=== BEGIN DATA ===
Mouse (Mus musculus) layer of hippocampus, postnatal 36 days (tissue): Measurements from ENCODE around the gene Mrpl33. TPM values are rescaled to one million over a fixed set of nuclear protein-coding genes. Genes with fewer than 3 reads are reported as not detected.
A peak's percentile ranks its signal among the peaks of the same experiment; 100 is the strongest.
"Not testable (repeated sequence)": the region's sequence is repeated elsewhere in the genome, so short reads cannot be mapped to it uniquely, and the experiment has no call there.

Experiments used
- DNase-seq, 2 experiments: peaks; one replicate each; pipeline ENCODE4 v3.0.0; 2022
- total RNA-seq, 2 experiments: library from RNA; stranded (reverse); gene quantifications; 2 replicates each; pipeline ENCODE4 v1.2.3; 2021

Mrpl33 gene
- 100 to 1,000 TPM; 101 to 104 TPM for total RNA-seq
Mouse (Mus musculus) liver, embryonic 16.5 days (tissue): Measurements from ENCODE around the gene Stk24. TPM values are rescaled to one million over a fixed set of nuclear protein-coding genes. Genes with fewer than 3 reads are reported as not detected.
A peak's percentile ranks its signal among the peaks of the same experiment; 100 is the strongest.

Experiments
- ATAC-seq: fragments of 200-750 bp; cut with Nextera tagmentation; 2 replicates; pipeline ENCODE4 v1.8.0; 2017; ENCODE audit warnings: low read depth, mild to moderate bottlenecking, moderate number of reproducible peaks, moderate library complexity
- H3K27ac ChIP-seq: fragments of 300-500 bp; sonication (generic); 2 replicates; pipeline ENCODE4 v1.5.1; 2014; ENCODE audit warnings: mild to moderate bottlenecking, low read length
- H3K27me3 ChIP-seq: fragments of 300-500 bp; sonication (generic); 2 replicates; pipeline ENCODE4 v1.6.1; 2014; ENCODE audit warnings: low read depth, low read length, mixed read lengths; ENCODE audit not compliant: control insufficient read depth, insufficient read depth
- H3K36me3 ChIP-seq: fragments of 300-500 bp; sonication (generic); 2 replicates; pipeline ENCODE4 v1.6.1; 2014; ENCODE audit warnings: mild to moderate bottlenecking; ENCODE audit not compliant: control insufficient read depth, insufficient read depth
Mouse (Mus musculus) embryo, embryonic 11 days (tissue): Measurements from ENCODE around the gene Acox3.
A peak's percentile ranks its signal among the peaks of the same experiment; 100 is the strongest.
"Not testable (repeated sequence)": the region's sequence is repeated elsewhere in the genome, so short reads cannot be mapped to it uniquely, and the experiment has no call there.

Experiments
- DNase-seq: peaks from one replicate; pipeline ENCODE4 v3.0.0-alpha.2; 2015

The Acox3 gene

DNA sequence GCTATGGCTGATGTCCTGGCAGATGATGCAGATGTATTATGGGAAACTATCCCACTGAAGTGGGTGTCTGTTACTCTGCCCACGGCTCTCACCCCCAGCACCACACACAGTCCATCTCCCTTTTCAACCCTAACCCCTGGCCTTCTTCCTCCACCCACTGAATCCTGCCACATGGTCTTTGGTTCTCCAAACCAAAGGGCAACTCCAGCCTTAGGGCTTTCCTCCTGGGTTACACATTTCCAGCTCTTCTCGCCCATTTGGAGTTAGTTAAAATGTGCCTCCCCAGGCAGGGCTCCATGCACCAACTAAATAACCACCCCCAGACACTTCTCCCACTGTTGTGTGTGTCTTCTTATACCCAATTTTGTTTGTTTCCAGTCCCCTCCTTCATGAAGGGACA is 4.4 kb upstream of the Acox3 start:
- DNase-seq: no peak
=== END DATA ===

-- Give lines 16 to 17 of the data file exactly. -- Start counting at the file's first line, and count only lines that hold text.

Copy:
Mouse (Mus musculus) embryo, embryonic 11 days (tissue): Measurements from ENCODE around the gene Acox3.
A peak's percentile ranks its signal among the peaks of the same experiment; 100 is the strongest.